Here's how the system works:
- You send a script to exec/producer/prod co.
- It's received and logged.
- A reader gives it a once-over.
- The reader writes a script report.
- Exec/producer reads the report.
- A rejection is sent in the post, with thanks.
This is the routine. This is the norm. It gets a bit samey for all involved. Exec/producers start to yearn for some sparkle in their lives, and hold out for the one submission that will lift their day and make their life worthwhile. To help facilitate this, unrepped writers often get the idea to put a bit of colour in their submissions. Y'know, add various gimmicks or incongruous items to their script to make it stand out from the crowd.
They might send a clown to deliver their hot new comedy spec. Hey, it will put the exec in a good mood and get the script to the top of the pile, right?
Or they could send a bar of chocolate to sweeten the deal, and get the script read and approved.
Or they might attach a teabag and biscuit to the script as that will be just the thing the reader/exec will need to settle down to enjoy the 140 page epic.
Gimmick submissions, in my experience (the above are real examples), rarely work (here's a tip, chocolate *melts*). At worst, they're ingratiating and amateur. At best, they're amusing and endearing but they don't give the submission any guarantee of favourable consideration.
In Blake Snyder’s “Save The Cat”, he admits to once packaging a script about ‘nuclear’ superheroes into a faux-radioactive unit. This particular gimmick worked for him, and helped to get the script sold (but I'm sure the actual quality of the script had something to do with it). However, his particular gimmick was integral to the marketing appeal of the overall project, so it had some validity (although it still would have been laughed out of certain offices).
Opinion may well be divided on gimmick submissions. Certain execs and readers might like your cheeky approach. You might have caught them at the right time, just when they needed a giggle or some kind of lift to their day. But it's a lottery. You simply can't gauge their mood or predict what will happen.
People are busy. The system works for a reason. The only gimmick you need is a good script. The best trimmings around a good script are a recommendation or referral from an established writer, producer, director or actor, rather than tying your script with a slice of carrot cake.
** UPDATE **
In a twist of sad news, Blake Snyder died suddenly today from cardiac arrest. More info here.
It's always nice to have confirmed that a great story well told is the most important thing. Thanks Danny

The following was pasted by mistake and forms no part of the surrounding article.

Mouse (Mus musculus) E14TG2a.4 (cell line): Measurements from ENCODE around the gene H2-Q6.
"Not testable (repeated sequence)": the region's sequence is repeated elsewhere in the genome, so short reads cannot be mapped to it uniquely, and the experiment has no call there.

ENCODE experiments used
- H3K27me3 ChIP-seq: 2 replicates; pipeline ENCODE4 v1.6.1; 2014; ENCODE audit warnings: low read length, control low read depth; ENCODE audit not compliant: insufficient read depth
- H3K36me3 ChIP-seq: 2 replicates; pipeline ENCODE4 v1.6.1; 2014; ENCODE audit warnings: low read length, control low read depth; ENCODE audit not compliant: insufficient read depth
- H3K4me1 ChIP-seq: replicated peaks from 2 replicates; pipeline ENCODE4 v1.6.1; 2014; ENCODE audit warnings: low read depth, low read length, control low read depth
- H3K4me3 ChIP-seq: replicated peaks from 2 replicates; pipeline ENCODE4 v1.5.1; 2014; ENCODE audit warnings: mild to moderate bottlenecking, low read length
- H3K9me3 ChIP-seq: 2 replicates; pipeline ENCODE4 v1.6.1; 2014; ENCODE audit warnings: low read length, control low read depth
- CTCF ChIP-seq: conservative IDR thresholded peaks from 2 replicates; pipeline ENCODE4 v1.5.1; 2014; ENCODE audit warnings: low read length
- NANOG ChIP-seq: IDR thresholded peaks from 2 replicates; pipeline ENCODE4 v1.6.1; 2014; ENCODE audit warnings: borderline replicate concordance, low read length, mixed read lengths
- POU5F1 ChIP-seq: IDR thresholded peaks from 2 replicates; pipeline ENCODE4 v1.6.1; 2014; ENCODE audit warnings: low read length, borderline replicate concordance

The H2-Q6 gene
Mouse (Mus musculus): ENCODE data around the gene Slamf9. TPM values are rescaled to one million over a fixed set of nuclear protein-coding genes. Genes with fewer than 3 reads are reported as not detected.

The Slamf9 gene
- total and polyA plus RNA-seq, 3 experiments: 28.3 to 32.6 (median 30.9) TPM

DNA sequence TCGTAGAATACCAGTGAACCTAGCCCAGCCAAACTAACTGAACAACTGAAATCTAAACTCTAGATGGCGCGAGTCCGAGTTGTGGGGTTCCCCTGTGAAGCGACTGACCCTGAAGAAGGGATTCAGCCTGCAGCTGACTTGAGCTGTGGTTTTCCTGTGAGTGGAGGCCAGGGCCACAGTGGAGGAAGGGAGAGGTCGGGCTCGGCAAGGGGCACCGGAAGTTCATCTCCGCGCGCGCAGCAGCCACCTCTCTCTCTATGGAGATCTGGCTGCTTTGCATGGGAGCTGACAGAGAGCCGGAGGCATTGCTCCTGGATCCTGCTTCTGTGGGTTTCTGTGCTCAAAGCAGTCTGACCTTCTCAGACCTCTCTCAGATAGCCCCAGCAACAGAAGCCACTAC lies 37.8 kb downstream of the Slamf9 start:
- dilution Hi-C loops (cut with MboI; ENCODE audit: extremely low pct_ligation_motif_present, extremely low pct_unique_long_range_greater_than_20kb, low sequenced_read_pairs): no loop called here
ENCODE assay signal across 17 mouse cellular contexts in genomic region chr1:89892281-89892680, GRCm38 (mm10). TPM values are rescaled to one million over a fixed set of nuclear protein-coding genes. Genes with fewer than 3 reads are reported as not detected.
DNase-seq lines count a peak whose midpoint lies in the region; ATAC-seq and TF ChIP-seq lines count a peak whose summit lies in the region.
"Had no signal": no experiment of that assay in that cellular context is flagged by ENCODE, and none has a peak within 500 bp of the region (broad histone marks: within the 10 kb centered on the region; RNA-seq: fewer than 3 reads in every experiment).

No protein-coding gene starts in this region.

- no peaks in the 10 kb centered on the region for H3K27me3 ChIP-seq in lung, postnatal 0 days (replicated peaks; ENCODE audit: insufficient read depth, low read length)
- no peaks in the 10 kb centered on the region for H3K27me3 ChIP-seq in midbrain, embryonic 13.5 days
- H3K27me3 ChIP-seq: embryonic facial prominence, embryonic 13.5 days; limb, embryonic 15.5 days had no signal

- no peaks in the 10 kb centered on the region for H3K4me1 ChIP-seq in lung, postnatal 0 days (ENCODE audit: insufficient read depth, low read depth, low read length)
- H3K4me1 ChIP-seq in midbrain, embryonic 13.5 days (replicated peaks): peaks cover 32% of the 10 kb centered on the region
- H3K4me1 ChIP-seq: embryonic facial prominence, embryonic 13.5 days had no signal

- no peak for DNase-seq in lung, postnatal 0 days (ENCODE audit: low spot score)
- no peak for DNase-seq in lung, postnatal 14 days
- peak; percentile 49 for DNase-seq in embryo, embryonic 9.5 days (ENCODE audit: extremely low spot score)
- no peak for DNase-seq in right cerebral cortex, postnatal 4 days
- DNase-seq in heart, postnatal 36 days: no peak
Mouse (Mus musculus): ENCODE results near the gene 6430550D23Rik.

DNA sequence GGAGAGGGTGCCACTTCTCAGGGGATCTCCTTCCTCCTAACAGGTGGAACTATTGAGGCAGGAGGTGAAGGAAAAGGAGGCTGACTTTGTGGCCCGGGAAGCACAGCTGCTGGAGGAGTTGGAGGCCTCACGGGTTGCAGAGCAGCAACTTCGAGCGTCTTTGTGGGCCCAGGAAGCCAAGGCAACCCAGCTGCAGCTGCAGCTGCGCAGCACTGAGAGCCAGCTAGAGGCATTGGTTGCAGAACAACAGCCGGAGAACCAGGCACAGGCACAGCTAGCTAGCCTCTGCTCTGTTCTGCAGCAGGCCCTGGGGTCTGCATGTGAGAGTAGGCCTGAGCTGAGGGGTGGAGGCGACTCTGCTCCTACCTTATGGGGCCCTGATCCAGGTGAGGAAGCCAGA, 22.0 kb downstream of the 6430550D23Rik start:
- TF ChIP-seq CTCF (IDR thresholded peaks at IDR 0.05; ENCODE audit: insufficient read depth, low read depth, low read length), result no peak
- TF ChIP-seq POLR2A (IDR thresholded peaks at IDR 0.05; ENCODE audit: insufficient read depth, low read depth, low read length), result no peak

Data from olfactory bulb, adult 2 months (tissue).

At the production company I work for, we once received a CV in the post, and in the envelope was a plastic foot from a baby doll - with a note attached saying: "just trying to get a foot in the industry".
This scared the production manager no end, and the CV ended up in the bin.
At the recent Writersroom tour, Paul Ashton said they once received a script wrapped up in a hose despite the script having nothing to do with gardens, water or rubber piping. Paul didn't mention if the script was written in bodily fluids but I think it's probably a safe bet.
As a temp in C4, my very first day I think, I opened up a lab tube that had the pitch documents inside. It was actually relevant. I thought it was great! The commissioning editor just sighed, read the proposal on its own merits, and sent the rejection the same week.
I'm nearly always ambivalent about gimmick submissions, though I HATE CDs of music "to go with the script", just don't see the point at all. Once I got a script pitch that was also a jigsaw. I HATE JIGSAWS. Was the only one I've ever seen though, to be fair. Once I got a small teddy with a tiny tee shirt on with the author's name on it. That was weird. Oh: also got a script about a quilt - with a piece of said fictional quilt. ODD. Once I got a whole packet of coffee. Very stinky script. The coffee was from Somerfield.
Sweets seem to be *the thing*. I get sent sweets sometimes even now, though often they've gone through someone else first and the packet is EMPTY, Egad!! I don't actually like sweets much at all (I'm a choc gal), but my kids do - STEALING CANDY FROM MY BABIES, lol.
I went to a seminar with the Screenwriting God TJ years ago and he said he sends sweets (though he's never sent any to me, *sigh*). Now he has his own prodco, I wonder if he likes this approach?
Tony Jordan tells us the he got started by sending sweets in with his work. I once asked him if that still stands. He said yes, send them to me. I'll hold you to it.
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